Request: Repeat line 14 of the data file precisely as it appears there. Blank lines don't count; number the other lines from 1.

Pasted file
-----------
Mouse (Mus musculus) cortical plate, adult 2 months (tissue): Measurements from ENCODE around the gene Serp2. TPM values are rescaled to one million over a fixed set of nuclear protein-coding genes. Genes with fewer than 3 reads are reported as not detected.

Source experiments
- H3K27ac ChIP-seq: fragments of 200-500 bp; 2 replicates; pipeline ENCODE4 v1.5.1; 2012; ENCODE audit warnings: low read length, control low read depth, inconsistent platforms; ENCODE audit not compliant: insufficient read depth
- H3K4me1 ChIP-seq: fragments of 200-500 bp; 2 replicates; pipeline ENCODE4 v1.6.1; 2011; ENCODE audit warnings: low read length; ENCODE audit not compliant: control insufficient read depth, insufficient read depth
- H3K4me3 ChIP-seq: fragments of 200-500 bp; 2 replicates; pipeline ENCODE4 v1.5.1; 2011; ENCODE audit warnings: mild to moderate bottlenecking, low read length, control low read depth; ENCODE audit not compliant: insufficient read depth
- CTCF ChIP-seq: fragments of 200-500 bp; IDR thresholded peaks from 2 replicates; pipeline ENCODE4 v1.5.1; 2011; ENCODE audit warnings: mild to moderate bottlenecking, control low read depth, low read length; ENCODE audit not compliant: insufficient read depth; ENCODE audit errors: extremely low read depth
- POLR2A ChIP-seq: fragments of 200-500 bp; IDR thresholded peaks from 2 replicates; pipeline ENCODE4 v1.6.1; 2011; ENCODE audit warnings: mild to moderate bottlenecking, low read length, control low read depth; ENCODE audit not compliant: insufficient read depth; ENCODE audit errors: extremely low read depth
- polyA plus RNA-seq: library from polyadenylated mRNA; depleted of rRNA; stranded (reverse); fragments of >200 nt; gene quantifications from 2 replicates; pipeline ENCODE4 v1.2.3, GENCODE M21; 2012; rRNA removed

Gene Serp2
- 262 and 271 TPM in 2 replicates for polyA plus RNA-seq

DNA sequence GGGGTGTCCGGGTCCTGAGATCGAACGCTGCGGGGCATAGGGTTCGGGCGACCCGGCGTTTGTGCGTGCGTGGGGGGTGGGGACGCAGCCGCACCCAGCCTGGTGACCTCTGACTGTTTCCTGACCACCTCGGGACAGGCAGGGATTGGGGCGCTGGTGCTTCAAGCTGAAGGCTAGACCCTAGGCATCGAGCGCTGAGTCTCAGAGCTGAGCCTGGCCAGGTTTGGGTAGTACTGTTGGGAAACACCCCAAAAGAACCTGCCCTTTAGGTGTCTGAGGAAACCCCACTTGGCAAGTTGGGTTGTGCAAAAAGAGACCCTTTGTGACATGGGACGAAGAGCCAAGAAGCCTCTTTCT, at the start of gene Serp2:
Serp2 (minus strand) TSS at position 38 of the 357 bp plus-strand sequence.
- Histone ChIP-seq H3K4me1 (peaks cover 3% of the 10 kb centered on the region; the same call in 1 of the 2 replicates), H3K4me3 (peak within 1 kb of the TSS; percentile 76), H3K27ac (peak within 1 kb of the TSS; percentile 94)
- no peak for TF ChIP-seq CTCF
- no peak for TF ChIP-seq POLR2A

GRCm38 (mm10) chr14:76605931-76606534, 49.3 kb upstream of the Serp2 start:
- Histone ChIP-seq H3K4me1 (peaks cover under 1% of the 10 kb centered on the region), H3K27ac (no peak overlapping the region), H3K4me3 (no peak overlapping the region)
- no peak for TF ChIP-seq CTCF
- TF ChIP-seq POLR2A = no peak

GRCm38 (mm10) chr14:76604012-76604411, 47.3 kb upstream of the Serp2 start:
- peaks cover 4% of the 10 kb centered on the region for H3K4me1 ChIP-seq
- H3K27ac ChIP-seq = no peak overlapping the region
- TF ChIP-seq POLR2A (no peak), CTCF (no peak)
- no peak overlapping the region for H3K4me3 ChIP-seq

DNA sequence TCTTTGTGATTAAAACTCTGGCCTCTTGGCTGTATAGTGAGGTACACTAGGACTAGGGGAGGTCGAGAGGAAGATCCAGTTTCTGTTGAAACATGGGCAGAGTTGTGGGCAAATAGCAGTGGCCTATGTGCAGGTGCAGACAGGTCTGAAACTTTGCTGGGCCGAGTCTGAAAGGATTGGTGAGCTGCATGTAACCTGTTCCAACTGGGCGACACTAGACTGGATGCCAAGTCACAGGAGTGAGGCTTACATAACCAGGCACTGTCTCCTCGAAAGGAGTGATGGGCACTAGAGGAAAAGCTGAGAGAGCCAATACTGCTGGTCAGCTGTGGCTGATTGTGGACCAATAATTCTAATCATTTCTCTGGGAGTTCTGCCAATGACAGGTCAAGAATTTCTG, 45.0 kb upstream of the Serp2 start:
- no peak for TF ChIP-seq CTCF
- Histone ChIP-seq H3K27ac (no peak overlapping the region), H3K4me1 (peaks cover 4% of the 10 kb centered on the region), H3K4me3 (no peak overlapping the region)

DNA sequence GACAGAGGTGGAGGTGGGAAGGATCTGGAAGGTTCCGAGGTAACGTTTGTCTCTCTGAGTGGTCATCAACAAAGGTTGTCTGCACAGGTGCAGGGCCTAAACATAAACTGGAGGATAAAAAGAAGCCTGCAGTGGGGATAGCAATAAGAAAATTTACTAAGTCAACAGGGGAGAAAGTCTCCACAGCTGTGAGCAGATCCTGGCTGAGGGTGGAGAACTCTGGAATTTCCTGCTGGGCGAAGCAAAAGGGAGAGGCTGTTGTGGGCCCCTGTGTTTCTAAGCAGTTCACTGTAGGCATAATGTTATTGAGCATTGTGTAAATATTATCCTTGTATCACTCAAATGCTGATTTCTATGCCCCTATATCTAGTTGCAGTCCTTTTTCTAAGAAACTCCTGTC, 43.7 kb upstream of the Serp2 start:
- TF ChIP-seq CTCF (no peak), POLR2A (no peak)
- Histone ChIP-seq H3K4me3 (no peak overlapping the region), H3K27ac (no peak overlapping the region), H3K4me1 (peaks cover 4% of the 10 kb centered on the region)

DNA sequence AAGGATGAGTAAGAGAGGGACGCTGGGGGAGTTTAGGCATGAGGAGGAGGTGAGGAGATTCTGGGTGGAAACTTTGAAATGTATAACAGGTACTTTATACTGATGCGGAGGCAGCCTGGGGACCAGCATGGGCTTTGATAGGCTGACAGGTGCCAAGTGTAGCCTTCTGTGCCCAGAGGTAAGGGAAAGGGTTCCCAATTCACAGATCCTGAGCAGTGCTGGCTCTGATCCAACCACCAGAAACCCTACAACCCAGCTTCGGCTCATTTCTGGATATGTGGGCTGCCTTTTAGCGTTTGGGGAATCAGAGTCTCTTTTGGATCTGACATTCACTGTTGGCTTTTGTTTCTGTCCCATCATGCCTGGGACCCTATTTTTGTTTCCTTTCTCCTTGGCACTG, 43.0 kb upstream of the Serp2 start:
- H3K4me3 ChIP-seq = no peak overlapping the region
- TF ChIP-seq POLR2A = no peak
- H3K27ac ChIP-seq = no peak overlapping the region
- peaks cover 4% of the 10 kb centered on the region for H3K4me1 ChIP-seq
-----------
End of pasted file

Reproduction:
- no peak for TF ChIP-seq CTCF